The struggle in West Africa and worldwide to contain Ebola has led to numerous calls from doctors to aid organisations for better use of technology to curb the spread of the virus - whether it is the development of new ways to test for the disease, early-warning systems or methods of communication for frontline healthcare workers. We've become so used to technology providing an answer in all aspects of life, that it only makes sense to turn to it when faced with a crisis.
Indeed, developments in emerging technologies do have a big part to play in the fight against pandemics and disease. A recent example is how satellite data is being used by researchers to track wind storms and their connection with valley fever and meningitis, two airborne diseases that are transmitted more easily in dusty environments. As in this instance, while most technologies will not provide an out and out cure, they can go a long way to enhancing early detection or indeed, preventing the spread of the disease.
Let's take big data analytics to start with. While both the healthcare industry and the private sector have been advocates of this technology for some time, it's potential to benefit aid organisations on the ground has remained largely unexplored. Fortunately, things are beginning to change; since the latest outbreak of Ebola in March, many experts have come to the realisation that big data can provide crucial insights which can be used to help fight infectious diseases.
Hundreds of relevant data sources exist - there's social media data, data on people's movements in and out of sea and air terminals and information about the disease itself. The biggest hurdle is pulling multiple and unstructured data streams from different sources into a format that can be easily analysed, and, importantly, one that allows us to understand how the disease has spread.
When disasters or pandemics hit, having the ability to make informed and data-driven decisions, such as where to deploy rapid response teams or community programmes, is critical. When visualised in the right way, data has the potential to isolate previously unexpected trends, pinpoint vital information gaps and, ultimately, become an indispensable tool in a health worker's armoury.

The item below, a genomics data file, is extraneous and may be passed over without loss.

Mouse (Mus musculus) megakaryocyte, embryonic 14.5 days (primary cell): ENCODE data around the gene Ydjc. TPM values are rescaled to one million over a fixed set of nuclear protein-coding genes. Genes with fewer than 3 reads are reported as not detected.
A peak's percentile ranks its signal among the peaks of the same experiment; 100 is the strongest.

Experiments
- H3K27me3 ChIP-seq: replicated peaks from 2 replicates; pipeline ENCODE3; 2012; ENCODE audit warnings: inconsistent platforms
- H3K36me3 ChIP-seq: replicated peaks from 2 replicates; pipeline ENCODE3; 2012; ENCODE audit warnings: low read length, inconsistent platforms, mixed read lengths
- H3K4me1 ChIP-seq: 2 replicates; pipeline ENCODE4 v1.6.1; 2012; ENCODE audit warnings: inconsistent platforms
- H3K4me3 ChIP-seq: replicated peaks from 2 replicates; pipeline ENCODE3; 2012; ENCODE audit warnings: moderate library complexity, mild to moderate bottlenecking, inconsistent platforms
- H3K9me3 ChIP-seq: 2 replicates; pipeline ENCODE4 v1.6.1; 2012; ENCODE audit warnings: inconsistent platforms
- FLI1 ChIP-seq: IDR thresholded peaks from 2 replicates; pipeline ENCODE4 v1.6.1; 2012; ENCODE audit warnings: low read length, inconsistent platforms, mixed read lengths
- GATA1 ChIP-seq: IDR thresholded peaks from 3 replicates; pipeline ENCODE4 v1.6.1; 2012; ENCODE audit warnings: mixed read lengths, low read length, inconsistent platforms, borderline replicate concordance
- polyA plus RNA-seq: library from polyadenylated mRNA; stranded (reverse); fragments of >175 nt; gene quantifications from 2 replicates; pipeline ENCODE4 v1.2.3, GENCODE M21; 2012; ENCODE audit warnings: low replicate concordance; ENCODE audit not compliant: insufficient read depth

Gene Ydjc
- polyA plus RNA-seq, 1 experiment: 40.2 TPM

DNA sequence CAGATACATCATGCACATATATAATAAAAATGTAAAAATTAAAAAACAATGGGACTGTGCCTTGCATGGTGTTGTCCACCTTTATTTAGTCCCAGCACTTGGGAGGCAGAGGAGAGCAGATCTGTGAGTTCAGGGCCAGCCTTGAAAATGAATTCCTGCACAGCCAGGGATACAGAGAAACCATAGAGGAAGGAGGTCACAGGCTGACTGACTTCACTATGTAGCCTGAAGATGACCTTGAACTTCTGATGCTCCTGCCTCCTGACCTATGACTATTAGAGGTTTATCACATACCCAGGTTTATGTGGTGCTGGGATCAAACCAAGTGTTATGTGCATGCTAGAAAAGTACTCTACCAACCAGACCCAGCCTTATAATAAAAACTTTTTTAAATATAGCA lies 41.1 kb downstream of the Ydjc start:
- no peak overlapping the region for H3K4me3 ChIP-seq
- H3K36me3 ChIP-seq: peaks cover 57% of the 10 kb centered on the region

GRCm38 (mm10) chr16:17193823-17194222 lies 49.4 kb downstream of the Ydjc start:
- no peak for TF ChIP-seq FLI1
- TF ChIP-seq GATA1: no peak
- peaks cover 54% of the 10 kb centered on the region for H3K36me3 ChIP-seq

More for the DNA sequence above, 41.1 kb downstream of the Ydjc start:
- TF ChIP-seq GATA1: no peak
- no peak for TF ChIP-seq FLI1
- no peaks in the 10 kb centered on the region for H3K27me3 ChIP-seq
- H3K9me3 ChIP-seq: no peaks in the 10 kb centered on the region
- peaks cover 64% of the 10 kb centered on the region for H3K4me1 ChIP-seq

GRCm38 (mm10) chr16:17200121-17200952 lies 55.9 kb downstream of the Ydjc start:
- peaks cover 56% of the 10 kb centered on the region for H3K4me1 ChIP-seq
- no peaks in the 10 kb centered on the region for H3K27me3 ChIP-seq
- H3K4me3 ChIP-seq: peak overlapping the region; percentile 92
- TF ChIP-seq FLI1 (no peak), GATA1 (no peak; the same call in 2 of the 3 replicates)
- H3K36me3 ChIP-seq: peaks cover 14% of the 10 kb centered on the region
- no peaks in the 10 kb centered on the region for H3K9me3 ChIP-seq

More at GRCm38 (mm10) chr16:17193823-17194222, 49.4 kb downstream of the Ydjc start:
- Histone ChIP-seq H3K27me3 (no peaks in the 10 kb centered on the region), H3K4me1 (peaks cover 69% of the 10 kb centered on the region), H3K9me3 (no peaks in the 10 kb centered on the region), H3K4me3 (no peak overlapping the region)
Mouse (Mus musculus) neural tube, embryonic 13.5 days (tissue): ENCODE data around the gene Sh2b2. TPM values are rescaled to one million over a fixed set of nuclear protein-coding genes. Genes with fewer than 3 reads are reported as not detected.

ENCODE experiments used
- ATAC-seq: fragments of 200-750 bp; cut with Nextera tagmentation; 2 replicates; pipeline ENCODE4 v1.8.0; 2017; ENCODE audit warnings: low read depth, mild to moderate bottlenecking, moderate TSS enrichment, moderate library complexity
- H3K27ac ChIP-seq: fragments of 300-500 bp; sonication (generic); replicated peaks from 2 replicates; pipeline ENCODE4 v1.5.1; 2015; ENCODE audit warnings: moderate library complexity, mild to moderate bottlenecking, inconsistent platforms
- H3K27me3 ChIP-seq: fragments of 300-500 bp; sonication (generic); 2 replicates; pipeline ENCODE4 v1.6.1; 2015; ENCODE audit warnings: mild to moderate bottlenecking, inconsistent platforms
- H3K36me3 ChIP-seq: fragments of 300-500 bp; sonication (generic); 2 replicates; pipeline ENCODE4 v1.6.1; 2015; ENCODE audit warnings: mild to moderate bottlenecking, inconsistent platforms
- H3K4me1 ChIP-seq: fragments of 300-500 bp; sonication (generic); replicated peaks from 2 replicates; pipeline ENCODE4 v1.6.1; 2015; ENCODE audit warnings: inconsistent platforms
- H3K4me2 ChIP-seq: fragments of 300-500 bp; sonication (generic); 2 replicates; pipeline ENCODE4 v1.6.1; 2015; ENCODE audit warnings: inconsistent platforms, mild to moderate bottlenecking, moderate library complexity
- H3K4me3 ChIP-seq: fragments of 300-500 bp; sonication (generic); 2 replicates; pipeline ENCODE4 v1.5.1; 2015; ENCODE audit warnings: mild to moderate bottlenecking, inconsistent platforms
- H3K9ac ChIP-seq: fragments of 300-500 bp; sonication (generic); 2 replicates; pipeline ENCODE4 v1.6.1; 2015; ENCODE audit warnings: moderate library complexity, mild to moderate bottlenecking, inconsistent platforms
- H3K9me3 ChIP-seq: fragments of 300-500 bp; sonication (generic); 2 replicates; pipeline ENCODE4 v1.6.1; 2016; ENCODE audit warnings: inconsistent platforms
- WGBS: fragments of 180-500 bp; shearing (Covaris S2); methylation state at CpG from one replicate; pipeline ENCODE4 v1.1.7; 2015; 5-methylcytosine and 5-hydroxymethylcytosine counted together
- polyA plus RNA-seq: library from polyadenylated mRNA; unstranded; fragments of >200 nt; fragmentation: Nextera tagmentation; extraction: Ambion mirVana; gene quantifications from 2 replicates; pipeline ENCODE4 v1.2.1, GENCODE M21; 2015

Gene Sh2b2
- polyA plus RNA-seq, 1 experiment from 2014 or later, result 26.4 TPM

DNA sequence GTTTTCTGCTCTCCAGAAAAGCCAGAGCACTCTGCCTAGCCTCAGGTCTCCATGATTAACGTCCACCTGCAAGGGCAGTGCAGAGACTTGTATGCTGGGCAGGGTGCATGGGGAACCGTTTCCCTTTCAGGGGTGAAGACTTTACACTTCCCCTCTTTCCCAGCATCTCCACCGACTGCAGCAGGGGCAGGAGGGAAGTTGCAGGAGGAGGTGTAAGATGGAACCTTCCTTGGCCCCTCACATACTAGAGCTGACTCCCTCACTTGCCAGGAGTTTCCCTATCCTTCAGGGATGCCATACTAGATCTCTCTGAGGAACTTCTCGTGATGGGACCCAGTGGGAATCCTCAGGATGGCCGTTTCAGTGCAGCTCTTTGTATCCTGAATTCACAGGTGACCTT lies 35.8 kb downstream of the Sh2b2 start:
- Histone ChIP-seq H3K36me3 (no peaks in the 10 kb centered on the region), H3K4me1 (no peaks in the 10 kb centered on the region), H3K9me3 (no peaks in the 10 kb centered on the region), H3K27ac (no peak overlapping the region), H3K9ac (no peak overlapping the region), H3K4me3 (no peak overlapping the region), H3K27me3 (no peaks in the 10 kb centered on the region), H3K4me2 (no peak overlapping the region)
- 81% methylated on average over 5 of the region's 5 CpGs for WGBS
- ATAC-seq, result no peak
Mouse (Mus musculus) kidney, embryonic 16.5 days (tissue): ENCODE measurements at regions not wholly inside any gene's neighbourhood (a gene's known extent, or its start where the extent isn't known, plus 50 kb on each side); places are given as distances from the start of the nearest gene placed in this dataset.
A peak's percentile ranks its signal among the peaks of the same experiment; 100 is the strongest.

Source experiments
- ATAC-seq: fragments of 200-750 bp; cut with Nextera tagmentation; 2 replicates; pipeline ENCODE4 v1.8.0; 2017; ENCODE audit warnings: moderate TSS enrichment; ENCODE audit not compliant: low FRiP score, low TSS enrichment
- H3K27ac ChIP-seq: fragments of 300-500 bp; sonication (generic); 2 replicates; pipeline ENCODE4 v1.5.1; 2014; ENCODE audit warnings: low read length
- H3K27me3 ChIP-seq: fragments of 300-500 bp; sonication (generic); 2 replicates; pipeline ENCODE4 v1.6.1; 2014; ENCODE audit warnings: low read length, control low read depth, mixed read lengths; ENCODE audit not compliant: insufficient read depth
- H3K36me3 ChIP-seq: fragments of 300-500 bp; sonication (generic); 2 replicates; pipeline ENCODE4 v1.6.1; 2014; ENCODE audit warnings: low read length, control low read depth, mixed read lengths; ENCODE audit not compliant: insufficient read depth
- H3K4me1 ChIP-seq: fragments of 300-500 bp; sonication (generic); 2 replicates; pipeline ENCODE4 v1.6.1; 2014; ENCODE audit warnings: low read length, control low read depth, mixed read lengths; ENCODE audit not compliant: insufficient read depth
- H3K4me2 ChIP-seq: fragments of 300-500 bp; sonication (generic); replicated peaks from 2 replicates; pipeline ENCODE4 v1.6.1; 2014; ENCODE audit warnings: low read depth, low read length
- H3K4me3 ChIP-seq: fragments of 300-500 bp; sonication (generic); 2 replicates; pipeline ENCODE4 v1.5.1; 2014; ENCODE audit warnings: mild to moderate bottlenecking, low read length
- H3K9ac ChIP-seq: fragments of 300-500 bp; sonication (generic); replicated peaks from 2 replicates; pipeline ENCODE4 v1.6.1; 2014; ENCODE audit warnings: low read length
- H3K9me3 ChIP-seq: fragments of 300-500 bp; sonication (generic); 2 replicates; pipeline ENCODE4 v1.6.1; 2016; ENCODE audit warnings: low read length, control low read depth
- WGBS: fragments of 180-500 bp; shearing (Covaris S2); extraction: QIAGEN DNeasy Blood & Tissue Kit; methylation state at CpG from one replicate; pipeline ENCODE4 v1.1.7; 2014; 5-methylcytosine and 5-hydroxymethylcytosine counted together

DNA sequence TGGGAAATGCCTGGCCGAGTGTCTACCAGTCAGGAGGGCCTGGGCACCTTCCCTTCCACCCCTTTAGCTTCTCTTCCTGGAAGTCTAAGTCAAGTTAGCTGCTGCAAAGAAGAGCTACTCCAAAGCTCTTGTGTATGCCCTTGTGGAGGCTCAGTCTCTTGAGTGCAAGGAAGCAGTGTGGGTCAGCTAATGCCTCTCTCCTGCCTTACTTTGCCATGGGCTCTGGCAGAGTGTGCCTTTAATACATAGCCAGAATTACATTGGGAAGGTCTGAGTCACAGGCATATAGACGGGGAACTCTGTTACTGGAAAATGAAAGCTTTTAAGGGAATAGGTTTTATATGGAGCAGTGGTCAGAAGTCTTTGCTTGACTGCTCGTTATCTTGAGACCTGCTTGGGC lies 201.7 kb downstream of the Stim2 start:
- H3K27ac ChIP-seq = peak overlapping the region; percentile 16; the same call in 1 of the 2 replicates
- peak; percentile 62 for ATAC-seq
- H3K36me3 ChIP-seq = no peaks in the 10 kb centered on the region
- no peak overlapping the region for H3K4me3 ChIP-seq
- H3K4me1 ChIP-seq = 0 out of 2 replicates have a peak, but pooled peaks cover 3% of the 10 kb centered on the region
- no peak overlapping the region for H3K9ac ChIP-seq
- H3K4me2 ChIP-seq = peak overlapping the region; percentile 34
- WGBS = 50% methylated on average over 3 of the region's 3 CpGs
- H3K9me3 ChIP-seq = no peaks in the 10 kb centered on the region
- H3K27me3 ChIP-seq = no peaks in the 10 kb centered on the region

In the case of Ebola, what has been achieved so far with big data? At Qlik, we've created an application that aggregates publically available data on infection levels and mortality rates. This has given us the ability to visualise the patterns around the number of mortalities in each region compared to the number of people infected, and also the trend of the spread. By adding in data on medical intervention we would also be able to track the effectiveness of different preventive measures and the extent to which each approach has curbed contagion levels.
Another valuable data set is generated by the use of technology itself - mobile phone data or call-data records (CDR), which contain information about when calls are made and received, and roughly where the device is located. While this information doesn't tell you exactly who is infected, it does show patterns of conversation and tracks movement. Most notably, CDR data has been used by researchers to monitor the spread of malaria in Kenya and to ascertain which areas were most likely to be hit next by the disease.
This type of data, in particular, can help aid and health organisations determine where and how best to respond. After all, one of the greatest challenges in the event of any epidemic - whether it is Ebola or winter flu - is distributing the right medical resource and intervention where needed to contain the spread. What this data should be able to do, is ensure that resources are allocated quickly, in right place and at the right time to administer the correct care, rather than a stab in the dark approach. Not only would it save lives, but it would also mean that health experts and aid volunteers are being used as effectively as possible.
Tracking the outbreak isn't the only way we can use technology to curb a spread. Other technologies that we've deployed in a business environment can also help. Take technologies that enable flexible working for example.
If you can set staff up with the ability to securely access company information and do their jobs remotely then they can still work as effectively away from the office as they can onsite. That means that, if a member of staff contracts a virus, rather than having to go in and potentially spread it to a co-worker, they can continue to work from home. Or in a more extreme situation, if the office becomes a contagion-zone, then staff can avoid the area completely, but still do their jobs wherever they are.
When harnessed in the right way, technology such as big data analytics can help governments and health organisations intervene effectively when a viral outbreak hits. If we work together, share data sets and continue to use these innovations to tackle our approach to wider societal issues, then we put ourselves in good stead to contain and maybe one day even stop the spread of diseases in their entirety.